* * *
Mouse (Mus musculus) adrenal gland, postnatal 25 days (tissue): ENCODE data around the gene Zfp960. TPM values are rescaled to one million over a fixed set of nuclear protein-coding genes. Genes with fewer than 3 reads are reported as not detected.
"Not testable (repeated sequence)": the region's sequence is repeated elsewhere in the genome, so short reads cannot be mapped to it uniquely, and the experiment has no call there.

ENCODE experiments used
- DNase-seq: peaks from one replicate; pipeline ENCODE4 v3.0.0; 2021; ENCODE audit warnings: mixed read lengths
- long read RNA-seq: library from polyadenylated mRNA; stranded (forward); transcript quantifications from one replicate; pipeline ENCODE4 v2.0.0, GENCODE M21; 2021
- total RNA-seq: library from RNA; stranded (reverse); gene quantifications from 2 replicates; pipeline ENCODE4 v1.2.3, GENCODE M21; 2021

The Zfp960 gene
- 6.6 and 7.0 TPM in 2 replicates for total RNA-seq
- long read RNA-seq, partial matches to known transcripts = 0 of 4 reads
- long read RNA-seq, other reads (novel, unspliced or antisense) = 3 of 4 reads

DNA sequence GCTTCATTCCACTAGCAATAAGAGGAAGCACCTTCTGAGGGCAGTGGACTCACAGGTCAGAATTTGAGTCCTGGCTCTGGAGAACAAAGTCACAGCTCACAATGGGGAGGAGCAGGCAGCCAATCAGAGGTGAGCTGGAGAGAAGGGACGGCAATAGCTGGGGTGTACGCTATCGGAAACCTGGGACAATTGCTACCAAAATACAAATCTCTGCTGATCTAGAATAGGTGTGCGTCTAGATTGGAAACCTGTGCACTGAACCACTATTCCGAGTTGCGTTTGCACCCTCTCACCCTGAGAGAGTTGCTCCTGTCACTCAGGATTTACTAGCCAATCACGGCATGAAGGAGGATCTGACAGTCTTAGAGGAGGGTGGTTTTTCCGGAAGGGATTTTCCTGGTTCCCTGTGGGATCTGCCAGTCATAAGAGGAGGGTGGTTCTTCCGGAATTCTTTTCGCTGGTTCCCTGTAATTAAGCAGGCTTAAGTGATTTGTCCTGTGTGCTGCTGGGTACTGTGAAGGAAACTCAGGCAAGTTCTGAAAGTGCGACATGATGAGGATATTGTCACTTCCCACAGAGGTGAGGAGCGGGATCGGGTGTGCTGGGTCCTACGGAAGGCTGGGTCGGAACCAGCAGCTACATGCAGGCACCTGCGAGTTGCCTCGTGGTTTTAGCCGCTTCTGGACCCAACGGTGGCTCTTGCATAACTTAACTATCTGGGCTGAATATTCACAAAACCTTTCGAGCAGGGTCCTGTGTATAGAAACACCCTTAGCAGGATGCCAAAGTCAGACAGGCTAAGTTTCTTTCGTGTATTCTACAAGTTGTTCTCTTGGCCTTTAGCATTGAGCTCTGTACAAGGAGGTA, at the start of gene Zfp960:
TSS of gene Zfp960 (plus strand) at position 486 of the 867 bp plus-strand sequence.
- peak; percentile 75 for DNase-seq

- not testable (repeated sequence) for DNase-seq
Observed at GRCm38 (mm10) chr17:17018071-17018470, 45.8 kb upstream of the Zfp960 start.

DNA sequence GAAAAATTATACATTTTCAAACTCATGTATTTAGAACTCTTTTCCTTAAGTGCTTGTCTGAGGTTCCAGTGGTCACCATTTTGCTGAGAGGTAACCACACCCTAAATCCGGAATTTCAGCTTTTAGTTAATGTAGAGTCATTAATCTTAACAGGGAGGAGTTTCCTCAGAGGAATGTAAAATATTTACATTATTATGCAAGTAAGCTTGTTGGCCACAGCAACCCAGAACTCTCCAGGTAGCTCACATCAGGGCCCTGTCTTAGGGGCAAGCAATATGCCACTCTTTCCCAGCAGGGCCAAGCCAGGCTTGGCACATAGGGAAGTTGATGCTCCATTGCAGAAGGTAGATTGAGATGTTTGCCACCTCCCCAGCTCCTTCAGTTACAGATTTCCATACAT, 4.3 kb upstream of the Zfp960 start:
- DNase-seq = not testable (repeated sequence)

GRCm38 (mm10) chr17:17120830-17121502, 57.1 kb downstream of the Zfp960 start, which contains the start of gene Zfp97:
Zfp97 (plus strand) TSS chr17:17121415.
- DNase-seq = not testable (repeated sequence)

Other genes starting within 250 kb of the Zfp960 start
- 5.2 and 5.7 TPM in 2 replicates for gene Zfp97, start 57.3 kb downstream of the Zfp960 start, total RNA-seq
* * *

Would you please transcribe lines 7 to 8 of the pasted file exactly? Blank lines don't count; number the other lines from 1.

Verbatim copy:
The Zfp960 gene
- 6.6 and 7.0 TPM in 2 replicates for total RNA-seq